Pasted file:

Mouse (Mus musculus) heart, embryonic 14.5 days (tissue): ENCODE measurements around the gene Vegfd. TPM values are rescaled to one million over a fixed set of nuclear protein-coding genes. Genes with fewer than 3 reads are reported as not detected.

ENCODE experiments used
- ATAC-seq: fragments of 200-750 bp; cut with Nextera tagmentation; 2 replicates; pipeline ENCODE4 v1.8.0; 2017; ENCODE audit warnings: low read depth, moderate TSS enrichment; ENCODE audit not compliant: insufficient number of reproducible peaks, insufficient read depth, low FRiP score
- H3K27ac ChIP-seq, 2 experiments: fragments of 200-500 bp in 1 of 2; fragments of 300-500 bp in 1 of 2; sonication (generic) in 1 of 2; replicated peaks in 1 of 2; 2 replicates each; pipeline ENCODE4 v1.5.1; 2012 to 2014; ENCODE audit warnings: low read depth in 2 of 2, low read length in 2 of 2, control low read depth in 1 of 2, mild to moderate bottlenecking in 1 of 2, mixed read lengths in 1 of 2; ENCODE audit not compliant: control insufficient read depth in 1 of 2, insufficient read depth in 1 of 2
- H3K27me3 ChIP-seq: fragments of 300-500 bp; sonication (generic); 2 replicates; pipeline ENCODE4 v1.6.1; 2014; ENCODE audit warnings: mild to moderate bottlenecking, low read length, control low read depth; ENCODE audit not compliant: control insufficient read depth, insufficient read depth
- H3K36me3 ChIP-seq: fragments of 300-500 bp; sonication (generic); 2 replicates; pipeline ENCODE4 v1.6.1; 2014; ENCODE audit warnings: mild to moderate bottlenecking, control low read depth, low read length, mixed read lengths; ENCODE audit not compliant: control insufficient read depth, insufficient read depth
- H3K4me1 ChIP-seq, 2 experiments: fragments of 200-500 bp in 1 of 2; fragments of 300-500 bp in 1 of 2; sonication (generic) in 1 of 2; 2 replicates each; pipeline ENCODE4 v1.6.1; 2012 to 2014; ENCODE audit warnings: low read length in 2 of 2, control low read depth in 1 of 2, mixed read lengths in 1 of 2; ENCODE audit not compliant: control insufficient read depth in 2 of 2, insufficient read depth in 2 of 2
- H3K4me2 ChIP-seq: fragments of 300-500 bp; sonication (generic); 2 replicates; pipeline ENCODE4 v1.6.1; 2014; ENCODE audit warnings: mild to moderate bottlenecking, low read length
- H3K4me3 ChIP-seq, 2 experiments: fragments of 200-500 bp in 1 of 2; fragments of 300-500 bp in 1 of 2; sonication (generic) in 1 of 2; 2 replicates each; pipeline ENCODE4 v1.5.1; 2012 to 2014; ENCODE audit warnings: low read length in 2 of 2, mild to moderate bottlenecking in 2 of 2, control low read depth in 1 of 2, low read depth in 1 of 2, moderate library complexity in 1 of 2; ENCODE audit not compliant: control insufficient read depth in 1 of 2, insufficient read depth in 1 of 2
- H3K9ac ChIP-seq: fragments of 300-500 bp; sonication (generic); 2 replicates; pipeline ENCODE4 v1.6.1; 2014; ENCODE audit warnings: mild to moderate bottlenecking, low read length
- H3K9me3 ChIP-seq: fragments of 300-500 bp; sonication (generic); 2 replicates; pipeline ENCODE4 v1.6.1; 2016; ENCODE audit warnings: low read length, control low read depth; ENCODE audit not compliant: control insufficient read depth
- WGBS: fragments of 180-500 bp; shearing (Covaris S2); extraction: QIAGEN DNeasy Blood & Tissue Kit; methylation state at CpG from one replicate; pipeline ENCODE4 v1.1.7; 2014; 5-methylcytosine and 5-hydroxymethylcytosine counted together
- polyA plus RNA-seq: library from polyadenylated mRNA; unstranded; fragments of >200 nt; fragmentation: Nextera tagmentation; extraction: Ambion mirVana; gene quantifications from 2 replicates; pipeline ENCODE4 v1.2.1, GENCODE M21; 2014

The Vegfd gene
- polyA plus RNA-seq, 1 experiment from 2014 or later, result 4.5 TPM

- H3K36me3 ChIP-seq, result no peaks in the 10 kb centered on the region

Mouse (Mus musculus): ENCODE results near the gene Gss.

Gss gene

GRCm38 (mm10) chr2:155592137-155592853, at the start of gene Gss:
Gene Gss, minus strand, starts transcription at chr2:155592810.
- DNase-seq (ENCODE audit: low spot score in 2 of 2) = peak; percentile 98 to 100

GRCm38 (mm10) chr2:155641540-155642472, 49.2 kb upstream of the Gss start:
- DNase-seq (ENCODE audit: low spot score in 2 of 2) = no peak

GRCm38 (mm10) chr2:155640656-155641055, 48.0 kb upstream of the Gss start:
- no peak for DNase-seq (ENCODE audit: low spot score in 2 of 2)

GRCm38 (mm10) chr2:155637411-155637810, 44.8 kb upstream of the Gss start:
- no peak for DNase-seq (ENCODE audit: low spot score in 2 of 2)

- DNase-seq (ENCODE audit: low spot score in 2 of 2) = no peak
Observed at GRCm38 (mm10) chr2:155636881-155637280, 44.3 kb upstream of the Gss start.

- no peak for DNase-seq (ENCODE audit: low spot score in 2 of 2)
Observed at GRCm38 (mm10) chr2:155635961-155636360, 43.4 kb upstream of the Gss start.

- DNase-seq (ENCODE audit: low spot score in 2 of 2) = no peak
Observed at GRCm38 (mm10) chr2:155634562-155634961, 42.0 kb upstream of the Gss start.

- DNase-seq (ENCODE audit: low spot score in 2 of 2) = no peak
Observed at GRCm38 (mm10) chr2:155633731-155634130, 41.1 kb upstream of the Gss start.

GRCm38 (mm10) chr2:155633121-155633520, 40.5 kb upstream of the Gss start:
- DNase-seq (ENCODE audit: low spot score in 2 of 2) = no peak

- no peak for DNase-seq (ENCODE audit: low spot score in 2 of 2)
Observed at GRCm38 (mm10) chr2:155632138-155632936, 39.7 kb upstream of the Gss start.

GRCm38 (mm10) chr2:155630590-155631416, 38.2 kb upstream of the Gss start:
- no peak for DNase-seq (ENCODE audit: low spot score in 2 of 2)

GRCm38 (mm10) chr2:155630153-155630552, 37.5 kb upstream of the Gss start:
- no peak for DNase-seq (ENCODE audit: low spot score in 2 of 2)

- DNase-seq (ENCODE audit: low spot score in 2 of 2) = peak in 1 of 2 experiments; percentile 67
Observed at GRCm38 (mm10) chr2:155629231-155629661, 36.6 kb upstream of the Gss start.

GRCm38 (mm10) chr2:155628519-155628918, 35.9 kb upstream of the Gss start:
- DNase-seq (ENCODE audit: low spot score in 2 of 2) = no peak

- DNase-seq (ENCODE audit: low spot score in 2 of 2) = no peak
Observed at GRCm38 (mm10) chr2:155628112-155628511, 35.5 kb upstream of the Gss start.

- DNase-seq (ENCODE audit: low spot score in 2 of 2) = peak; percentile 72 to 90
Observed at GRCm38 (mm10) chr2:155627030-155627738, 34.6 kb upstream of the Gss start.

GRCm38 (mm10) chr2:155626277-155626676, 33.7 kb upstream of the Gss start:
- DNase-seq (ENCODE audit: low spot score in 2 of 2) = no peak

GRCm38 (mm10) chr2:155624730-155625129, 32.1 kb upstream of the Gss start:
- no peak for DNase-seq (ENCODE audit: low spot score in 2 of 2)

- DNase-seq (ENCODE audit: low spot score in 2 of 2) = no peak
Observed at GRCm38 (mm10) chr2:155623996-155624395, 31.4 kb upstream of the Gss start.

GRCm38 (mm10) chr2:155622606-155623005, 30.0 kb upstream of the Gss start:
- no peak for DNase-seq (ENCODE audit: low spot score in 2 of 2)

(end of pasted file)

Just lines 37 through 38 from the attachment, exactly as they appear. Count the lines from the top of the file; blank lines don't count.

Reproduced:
- DNase-seq (ENCODE audit: low spot score in 2 of 2) = no peak

- no peak for DNase-seq (ENCODE audit: low spot score in 2 of 2)